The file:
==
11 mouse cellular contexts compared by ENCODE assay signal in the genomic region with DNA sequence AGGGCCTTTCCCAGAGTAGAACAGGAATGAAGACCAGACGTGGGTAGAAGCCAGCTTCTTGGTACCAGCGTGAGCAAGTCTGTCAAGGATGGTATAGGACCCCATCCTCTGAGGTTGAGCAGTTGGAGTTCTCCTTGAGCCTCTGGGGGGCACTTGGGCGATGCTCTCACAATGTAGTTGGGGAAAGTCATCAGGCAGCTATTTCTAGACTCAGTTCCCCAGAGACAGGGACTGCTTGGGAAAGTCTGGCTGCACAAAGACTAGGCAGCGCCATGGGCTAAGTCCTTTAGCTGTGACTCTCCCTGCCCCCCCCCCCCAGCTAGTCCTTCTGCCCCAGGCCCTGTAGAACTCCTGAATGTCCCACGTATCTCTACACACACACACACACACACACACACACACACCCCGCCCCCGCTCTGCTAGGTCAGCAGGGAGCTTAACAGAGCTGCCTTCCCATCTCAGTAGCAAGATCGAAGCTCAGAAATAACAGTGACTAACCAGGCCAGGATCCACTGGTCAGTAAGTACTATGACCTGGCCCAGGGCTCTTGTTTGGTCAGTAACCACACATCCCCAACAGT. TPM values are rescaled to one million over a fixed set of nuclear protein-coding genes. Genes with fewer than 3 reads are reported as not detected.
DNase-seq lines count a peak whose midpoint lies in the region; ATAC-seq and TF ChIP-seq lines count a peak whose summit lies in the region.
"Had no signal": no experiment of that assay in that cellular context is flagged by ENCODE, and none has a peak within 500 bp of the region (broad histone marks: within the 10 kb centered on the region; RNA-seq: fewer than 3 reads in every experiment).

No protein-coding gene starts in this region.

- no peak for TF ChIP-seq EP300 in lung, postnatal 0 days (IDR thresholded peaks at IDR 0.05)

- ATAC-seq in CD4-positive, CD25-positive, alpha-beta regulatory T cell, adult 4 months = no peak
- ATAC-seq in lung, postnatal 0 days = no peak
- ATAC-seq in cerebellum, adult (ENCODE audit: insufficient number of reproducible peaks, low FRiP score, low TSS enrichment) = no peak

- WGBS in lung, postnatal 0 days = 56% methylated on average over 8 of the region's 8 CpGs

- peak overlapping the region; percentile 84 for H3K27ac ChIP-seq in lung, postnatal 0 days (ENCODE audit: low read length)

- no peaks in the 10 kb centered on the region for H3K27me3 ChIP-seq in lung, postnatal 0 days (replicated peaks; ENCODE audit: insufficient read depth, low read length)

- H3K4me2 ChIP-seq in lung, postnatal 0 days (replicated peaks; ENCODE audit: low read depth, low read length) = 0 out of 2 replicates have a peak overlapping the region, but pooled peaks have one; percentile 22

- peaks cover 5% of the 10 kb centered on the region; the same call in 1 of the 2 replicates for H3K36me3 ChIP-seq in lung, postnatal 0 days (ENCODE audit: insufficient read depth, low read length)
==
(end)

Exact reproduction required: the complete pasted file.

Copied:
11 mouse cellular contexts compared by ENCODE assay signal in the genomic region with DNA sequence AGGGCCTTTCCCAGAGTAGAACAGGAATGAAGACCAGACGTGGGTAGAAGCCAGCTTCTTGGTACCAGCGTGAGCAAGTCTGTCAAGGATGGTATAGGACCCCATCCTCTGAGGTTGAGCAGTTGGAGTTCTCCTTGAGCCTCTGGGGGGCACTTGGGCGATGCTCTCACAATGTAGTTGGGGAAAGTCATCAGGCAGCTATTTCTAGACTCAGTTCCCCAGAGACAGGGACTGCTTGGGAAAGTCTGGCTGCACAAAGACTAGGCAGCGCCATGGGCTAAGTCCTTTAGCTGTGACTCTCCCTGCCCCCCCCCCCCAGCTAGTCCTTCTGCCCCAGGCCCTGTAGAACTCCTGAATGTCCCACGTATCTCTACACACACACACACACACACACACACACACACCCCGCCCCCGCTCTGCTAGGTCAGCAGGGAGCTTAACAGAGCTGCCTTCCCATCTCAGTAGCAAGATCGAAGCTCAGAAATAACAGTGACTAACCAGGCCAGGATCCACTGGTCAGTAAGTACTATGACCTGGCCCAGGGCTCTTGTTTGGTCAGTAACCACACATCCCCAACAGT. TPM values are rescaled to one million over a fixed set of nuclear protein-coding genes. Genes with fewer than 3 reads are reported as not detected.
DNase-seq lines count a peak whose midpoint lies in the region; ATAC-seq and TF ChIP-seq lines count a peak whose summit lies in the region.
"Had no signal": no experiment of that assay in that cellular context is flagged by ENCODE, and none has a peak within 500 bp of the region (broad histone marks: within the 10 kb centered on the region; RNA-seq: fewer than 3 reads in every experiment).

No protein-coding gene starts in this region.

- no peak for TF ChIP-seq EP300 in lung, postnatal 0 days (IDR thresholded peaks at IDR 0.05)

- ATAC-seq in CD4-positive, CD25-positive, alpha-beta regulatory T cell, adult 4 months = no peak
- ATAC-seq in lung, postnatal 0 days = no peak
- ATAC-seq in cerebellum, adult (ENCODE audit: insufficient number of reproducible peaks, low FRiP score, low TSS enrichment) = no peak

- WGBS in lung, postnatal 0 days = 56% methylated on average over 8 of the region's 8 CpGs

- peak overlapping the region; percentile 84 for H3K27ac ChIP-seq in lung, postnatal 0 days (ENCODE audit: low read length)

- no peaks in the 10 kb centered on the region for H3K27me3 ChIP-seq in lung, postnatal 0 days (replicated peaks; ENCODE audit: insufficient read depth, low read length)

- H3K4me2 ChIP-seq in lung, postnatal 0 days (replicated peaks; ENCODE audit: low read depth, low read length) = 0 out of 2 replicates have a peak overlapping the region, but pooled peaks have one; percentile 22

- peaks cover 5% of the 10 kb centered on the region; the same call in 1 of the 2 replicates for H3K36me3 ChIP-seq in lung, postnatal 0 days (ENCODE audit: insufficient read depth, low read length)